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Serious Violence: Battersea

Volume 742: debated on Thursday 14 December 2023

Motion made, and Question proposed, That this House do now adjourn.—(Mike Wood.)

I start by welcoming the Minister to his new post, although it is deeply worrying that his former role of Minister of State for Disabled People, Health and Work has been scrapped.

There is no doubt that cuts to police and public services are directly linked to the rise in serious violence in the country. I have called for this debate as meaningful actions are needed to tackle the epidemic of serious violence that we are seeing. It is no exaggeration to say that this is a national crisis—one that has been exacerbated by successive Conservative Governments.

For me, it is an absolute honour to represent Battersea, as it is a great place to live, work and visit. Sadly, however, over the past three months there have been three incidents of serious violence, two of which have resulted in fatalities. We have seen at first hand how serious violence can destroy lives, bring devastation to families and impact on the wider community’s sense of safety and security. There are no words to describe how difficult it is when I visit families who have lost loved ones to violent crime. It is heartbreaking to hear their feelings of helplessness and despair. Every incident should strengthen our determination to build a safer society for everyone.

The Tories like to talk tough on crime, but it is all words and very little action. The data tells a devastating story about their record on crime and justice, which is one of damaging decline and collapsing confidence. Nationally, serious violence is up by 60% since 2015, with knife crime, gun crime and robbery all increasing. Knife crime is up by 74%, with over 50,000 incidents last year alone and the highest number of fatalities in a year for 70 years. Most scandalously, it is young people who are most affected. Last year, the biggest increase in knife-related fatalities was among young boys aged 16 and 17. During 2021-22, a record number of children were victims of crime.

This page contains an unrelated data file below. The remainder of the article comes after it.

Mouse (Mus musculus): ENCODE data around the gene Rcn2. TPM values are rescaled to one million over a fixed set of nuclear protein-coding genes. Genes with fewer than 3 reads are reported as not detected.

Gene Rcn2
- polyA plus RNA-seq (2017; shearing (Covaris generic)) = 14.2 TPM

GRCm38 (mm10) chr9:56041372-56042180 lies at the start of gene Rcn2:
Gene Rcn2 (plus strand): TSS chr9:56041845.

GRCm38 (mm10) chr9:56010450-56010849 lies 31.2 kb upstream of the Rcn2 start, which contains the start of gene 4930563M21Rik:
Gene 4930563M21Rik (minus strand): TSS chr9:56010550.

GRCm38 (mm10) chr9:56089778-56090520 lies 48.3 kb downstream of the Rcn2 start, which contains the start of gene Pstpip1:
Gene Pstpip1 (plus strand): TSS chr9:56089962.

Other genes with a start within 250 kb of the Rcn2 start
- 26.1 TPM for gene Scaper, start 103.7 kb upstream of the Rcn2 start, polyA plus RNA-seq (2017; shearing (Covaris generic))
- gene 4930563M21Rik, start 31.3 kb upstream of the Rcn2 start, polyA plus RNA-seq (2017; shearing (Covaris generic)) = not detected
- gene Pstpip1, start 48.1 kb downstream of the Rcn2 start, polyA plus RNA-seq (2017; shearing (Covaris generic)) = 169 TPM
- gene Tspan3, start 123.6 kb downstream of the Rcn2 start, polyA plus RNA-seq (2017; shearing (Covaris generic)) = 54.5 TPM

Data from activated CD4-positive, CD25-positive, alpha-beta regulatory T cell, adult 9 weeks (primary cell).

The criminal justice system is on its knees, with a backlog of 65,000 cases in the criminal courts. It is therefore no wonder that out of almost 28,000 knife possession offences recorded over the past year, only four in 10 led to any formal sanction. Why are the Government failing so badly to prosecute knife offences? These damning statistics are the result of more than a decade of austerity, cuts to public services and cutting around 20,000 police officers. This year, Baroness Casey’s review of the Met stated that it

“has been disfigured by austerity”

and that the number of police community support officers has been drastically reduced, leading to the collapse in neighbourhood policing.